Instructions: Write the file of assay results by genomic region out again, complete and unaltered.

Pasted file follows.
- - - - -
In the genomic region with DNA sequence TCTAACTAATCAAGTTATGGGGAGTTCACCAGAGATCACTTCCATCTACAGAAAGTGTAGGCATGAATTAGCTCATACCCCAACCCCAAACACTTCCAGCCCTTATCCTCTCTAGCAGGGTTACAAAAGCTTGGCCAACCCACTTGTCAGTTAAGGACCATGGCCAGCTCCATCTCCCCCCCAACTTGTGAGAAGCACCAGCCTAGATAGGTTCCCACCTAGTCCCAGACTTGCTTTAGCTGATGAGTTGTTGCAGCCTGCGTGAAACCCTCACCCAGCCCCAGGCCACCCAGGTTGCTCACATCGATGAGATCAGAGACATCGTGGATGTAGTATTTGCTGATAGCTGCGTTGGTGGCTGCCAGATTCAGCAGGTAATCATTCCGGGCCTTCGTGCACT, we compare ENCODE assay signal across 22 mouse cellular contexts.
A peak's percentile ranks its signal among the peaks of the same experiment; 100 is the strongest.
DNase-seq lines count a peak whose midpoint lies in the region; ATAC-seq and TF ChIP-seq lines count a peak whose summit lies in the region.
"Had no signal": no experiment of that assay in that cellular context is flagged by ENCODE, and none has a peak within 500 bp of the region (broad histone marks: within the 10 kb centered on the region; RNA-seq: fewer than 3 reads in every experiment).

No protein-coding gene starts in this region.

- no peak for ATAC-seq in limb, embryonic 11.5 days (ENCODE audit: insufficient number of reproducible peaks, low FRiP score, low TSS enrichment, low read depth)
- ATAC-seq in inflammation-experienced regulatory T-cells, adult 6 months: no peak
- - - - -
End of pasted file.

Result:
In the genomic region with DNA sequence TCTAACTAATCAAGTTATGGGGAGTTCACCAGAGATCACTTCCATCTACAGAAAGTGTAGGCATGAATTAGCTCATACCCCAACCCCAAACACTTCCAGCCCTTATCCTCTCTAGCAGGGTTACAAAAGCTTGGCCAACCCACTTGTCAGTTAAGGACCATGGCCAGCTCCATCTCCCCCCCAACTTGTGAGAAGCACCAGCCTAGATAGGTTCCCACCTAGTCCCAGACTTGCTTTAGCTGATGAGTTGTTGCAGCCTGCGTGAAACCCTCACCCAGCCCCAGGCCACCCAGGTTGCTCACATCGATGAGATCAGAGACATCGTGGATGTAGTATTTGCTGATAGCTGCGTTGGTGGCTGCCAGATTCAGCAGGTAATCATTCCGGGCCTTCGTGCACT, we compare ENCODE assay signal across 22 mouse cellular contexts.
A peak's percentile ranks its signal among the peaks of the same experiment; 100 is the strongest.
DNase-seq lines count a peak whose midpoint lies in the region; ATAC-seq and TF ChIP-seq lines count a peak whose summit lies in the region.
"Had no signal": no experiment of that assay in that cellular context is flagged by ENCODE, and none has a peak within 500 bp of the region (broad histone marks: within the 10 kb centered on the region; RNA-seq: fewer than 3 reads in every experiment).

No protein-coding gene starts in this region.

- no peak for ATAC-seq in limb, embryonic 11.5 days (ENCODE audit: insufficient number of reproducible peaks, low FRiP score, low TSS enrichment, low read depth)
- ATAC-seq in inflammation-experienced regulatory T-cells, adult 6 months: no peak